A Pair of Watercolors: Loria and Lewis

This watercolor by Vincenzo Loria (1850-1939) suffered from acid burns caused by the mount it was on. These burns gave a orange color to the artwork. Furthermore, the mount had been adhered with a glue that leached onto the edges of the painting, which caused areas of loss. On the back, non-archival tape was used, and on the front dirt particulates had found their way onto the surface.

Chemistry baths neutralized the acids that were then pulled from the paper with blotters. This also cleaned the paper. The glue along the edges was removed and then in-painting concealed the areas of loss.

Vincenzo Loria was born in Salerno, Italy, and went to Naples to study under Domenico Morelli. He exhibited at Turin, Milan, Venice, and Naples. While he did do a few oil paintings, he is most known for watercolors.

This watercolor by Edmund Darch Lewis (1835-1910) suffered from being applied to a mount that contained acids. These acids migrated to the paper and through an interaction caused stains. Chemistry baths neutralized them, and the delicate task of removing the mount was also handled as this time. The pigment losses, most prevalent along the edges, were likely due to water damage stemming from a flood. These areas were in-painted, and then the watercolor was mounted on a cotton rag museum board.

Edmund Darch Lewis was born in Philadelphia. At age fifteen, he studied under Paul Weber. His initial works were landscapes and marine views. He had the good fortune of his artwork being in high demand even at the beginning of his career. Philadelphia, Cuba, and the New England were the major focus of his early career. He transitioned to Cape May, New Jersey, and Narragansett, Rhode Island. He frequently depicted schooners drifting in calm waters, churning mills, and hidden cottages. Lewis favored watercolor, but also used oils and gouache.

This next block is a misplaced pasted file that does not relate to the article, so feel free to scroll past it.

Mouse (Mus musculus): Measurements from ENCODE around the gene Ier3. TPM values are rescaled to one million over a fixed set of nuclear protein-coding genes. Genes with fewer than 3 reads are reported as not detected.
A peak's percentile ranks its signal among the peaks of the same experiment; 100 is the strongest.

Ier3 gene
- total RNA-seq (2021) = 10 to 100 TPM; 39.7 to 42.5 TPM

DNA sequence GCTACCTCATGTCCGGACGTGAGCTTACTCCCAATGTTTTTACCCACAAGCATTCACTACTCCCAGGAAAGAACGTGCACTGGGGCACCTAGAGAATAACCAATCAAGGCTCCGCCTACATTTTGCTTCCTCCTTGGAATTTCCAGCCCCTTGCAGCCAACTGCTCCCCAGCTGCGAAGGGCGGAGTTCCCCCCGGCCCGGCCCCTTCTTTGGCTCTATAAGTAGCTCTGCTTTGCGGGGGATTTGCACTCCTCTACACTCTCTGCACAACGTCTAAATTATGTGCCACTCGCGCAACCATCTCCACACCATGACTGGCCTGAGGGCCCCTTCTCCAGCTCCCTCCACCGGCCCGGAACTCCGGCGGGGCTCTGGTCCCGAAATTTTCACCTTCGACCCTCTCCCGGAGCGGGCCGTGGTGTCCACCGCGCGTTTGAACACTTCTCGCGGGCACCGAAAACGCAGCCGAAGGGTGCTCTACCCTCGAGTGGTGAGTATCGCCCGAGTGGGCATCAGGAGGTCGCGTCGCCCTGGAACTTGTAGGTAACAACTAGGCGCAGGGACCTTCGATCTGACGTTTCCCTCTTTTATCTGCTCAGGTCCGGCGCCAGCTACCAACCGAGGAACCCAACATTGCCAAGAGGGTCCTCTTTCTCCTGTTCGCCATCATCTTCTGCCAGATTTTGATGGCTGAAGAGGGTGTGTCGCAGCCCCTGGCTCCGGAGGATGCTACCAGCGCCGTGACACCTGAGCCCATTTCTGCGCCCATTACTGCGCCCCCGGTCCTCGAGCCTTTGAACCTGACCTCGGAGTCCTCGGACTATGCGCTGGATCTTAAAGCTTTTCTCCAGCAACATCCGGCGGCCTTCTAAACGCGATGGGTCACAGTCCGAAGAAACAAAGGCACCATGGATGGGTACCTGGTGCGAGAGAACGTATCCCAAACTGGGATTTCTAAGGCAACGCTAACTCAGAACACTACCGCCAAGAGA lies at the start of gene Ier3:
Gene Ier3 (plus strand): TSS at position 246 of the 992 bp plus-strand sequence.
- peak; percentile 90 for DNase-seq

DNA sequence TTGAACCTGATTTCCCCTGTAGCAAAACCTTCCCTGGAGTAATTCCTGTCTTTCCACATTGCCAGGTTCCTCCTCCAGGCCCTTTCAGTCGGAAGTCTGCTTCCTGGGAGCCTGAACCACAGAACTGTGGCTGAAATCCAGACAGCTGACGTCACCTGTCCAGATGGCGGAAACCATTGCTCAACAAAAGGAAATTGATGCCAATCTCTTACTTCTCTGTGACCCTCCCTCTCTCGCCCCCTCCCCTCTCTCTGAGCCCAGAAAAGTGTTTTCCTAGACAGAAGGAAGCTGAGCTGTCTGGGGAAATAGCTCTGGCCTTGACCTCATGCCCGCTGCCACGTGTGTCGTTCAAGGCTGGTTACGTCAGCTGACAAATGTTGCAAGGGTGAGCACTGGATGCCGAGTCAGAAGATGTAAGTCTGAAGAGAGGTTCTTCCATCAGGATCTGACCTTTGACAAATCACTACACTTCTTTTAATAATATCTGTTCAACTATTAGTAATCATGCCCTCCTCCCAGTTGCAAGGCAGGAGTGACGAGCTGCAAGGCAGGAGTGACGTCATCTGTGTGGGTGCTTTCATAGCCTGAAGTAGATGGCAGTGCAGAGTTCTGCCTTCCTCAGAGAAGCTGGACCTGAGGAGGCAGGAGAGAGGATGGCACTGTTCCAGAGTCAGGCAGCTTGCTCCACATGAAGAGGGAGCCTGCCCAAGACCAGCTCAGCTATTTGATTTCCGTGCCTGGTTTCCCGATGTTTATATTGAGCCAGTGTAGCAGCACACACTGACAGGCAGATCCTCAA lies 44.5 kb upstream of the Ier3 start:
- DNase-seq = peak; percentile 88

Due to his financial success in painting, he amassed a large and diverse collection of artworks. It included a throne that belonged to Napoleon I, a set of drawing room furniture from the Borghese Palace in Rome, and the original sketch for Alexandre Cabanel’s Birth of Venus. His mansion in Philadelphia consisted of two connecting houses and additional annexes that were filled with period furniture, china, and decorative arts. Lewis entertained in a grand style, hosting a number of exhibitions and events in his opulent home.

Lewis exhibited at the Pennsylvania Academy of the Fine Arts (1854-69) and was elected an associate of the Academy in 1859. He also showed at the National Academy of Design in New York (1860), the Boston Athenaeum (1858-69), and the Brooklyn Art Association (1862-70).

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